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Drumbeat

Notes from Boston #3

by A.M. Leibowitz

Drumbeat - A.M. Leibowitz
Part of the Notes from Boston series:
Editions:Kindle: $ 8.99 USD
ISBN: B07DMNW2S7
Pages: 231

Jamie Cosgrove is doing his best to recover from a break-up after years with an abusive boyfriend. All his usual coping strategies have failed, and he’s fallen back on things that make him feel safe: drumming, food, and his friend Trevor. The trouble is, two of those are still secrets, even from those closest to him.

Cian Toomey has it all. He has loving relationships with his partners and a fulfilling, creative career. The one thing he’s missing is someone to go home to at night. When sudden changes occur at one of his jobs, he’s faced with a choice to find something new or move in with his partners in a different city.

Well-meaning but pushy friends seem to think Cian and Jamie are the answers to each other’s prayers. They couldn’t disagree more. A series of random events thrusts them into each other’s lives, and they find they have more in common than they thought. But when all of Jamie’s carefully constructed walls crumble at once, both of them will have to depend on the support of their friends and family to strengthen their fragile bond.

This book is on:
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Excerpt:

There was a clacking against the floorboards behind Jamie, and he turned around. Cian still had on his jig shoes, and when Jamie looked at him, he showed off a few lively steps with a twinkle in his eye. Jamie had seen tap dancers before, like Izzy when he was performing as TaTa. The sound of the jig shoes was different from the bright clicks of the metal taps. The fiberglass was richer, more full. Somehow, though, it was lighter the way Cian did it, every step paired with a little jump.

His posture was different too, Jamie noted. Narrower, with his shoulders, hips, and feet lined up vertically rather than horizontally. He kept his arms still at his sides and his back straight. After a moment or two, Jamie could tell the difference when Cian switched from tapping only on the balls of his feet to using the whole shoe to stomp.

Want to try? Cian signed after he came in for a landing in front of Jamie. He still had his hearing aids out.

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No! Jamie tried to shift away, to make it clear he wasn’t up for such a thing. He couldn’t possibly hope to learn that skill.

Cian grinned. Please? It’s easy. I’ll show you after I change shoes.

Jamie looked at his own feet, thinking it didn’t look particularly easy. Should I change?

You don’t have to. I have extra if you want. Cian ducked into the wings and grabbed his bag. What size?

Do I have to wear the ones with all the ties? Jamie couldn’t picture himself trying to get them done up without getting tangled in the long laces.

G-h-i-l-l-i-e-s? Cian finger-spelled it, and Jamie wondered how it was pronounced. No. Only girls, unless you’re in Scotland. Here. Cian reached into the bag and tossed over a pair of soft black shoes. Try those.

Jamie toed off his sneakers and slipped on the black shoes. They were a little loose, but they fit well enough and conformed to his feet. The thin material felt strange after wearing street shoes. He faced Cian and waited for instructions, his heart beating rapidly and his palms sweaty.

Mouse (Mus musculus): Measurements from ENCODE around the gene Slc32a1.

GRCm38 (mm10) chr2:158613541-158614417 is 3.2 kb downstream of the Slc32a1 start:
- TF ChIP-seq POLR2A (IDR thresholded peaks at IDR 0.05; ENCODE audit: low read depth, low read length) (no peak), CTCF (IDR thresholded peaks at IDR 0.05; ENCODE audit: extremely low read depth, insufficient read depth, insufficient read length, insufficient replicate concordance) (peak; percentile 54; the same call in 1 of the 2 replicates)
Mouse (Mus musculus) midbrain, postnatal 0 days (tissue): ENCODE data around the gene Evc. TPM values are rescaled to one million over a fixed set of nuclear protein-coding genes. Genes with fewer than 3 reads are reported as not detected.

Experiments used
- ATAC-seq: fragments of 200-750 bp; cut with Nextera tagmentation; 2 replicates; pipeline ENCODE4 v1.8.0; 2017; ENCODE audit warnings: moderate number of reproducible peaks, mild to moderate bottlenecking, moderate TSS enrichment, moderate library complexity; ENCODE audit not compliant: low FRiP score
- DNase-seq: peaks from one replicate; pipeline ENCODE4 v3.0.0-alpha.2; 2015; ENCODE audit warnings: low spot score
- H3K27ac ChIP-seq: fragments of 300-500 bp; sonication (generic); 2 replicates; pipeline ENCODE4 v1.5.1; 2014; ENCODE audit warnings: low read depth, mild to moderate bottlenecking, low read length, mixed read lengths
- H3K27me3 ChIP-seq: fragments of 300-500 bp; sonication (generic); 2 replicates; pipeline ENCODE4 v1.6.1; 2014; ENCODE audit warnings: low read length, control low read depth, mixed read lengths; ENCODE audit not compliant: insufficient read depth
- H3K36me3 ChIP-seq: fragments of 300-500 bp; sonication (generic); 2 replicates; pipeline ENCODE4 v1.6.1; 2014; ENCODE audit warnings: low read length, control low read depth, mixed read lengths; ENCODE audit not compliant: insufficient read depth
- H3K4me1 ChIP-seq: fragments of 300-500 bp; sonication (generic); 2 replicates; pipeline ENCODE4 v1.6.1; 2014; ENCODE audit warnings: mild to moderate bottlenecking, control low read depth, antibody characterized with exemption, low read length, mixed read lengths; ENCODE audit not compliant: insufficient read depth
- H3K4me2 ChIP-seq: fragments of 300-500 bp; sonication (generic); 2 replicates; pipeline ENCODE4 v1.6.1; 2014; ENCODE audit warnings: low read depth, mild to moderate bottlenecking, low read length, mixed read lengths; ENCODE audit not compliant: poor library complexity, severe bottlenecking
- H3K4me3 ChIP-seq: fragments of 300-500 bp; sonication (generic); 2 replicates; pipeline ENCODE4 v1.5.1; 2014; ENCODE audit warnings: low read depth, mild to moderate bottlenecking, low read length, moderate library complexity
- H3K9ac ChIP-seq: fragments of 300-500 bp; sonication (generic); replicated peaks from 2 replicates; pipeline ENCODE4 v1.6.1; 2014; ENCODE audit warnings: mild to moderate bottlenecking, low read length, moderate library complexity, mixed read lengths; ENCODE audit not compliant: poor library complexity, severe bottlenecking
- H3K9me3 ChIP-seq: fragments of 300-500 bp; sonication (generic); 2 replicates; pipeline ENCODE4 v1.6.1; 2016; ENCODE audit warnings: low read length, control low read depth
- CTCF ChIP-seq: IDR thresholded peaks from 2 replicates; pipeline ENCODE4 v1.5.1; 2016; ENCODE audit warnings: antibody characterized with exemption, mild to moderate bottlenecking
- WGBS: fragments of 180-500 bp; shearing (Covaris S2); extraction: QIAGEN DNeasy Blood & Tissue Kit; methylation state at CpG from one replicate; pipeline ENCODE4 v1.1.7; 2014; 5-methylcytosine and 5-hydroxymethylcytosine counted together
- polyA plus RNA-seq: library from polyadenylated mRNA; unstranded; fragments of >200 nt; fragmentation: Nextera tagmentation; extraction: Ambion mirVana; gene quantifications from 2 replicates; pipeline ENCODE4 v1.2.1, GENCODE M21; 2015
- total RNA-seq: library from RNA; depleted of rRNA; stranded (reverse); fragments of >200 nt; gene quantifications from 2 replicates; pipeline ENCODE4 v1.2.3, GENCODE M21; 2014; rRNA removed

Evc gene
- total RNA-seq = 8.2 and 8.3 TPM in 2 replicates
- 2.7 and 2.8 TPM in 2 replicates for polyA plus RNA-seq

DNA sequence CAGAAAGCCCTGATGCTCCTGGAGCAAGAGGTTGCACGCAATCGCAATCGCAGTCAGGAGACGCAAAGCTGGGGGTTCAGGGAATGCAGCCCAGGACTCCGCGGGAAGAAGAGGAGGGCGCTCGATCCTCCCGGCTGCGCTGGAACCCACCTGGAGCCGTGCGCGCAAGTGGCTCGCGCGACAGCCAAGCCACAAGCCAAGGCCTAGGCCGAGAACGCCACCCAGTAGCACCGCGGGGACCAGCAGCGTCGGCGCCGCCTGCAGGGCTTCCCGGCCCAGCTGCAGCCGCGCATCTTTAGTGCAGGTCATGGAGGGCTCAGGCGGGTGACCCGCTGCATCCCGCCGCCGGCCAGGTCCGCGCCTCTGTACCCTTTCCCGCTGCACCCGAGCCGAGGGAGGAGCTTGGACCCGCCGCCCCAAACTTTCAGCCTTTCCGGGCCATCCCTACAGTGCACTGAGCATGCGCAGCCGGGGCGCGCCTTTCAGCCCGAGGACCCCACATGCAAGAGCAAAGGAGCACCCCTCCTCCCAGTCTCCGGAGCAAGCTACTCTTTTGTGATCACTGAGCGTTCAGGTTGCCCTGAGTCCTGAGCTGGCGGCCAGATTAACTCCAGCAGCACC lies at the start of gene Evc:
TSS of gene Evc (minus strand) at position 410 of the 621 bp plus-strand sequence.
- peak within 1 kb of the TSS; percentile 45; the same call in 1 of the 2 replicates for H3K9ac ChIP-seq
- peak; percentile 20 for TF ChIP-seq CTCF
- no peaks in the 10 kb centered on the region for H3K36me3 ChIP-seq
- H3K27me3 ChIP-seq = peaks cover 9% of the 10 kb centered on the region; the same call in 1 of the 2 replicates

Cian explained the steps and what he called them, then demonstrated for Jamie. He made it look easy. Cian was muscular but not lanky; he wasn’t built the way Jamie envisioned most dancers. Yet he was light on his feet, almost springy. He always looked to Jamie as though he was flying when he danced at Grand Slam. Here on this stage, he toned it down a bit for Jamie’s benefit, the same way he did with his students.

Jamie tried to imitate the pattern of steps. The first one he got all right, but by the second set he’d somehow ended up on the wrong foot. Cian didn’t make fun or chastise him. He showed Jamie again then motioned for him to try. In a short time, Jamie had picked up one of the basic forward steps.

They played around for a bit longer, at which point Jamie’d had enough. He truly wasn’t any kind of dancer, no matter what Cian had tried to tell him. He asked to stop, and Cian praised his effort before accepting the shoes back and tucking them away. He slid his hearing aids back in and sat down to put his street shoes on.

“Not bad, for a first time,” he told Jamie as he laced his sneakers.

“I guess. I don’t think I’m cut out for it.”

“Maybe you don’t think so, but it takes more than one short lesson to pick it up. You could learn, I promise.”

“I’m not graceful like you or my friend Izzy.” Jamie shrugged; he wasn’t bothered by it.

“I’d say you’re very graceful,” Cian objected. “I mean…” His face went red, and Jamie laughed.

COLLAPSE

This novel includes scenes of disordered eating behavior. It also includes various polyamorous relationships with multiple genders.

About the Author

A. M. Leibowitz is a queer spouse, parent, feminist, and book-lover falling somewhere on the Geek-Nerd Spectrum. They keep warm through the long, cold western New York winters by writing about life, relationships, hope, and happy-for-now endings. They are an occasional host for The BiCast, a podcast for the bi+ community, as well as doing bi+ advocacy work. They are a social media contributor for Supposed Crimes, LLC, and they post news and reviews for several LGBTQIA websites. In between noveling and freelance editing, they blog coffee-fueled, quirky commentary on faith, culture, writing, books, and their family.


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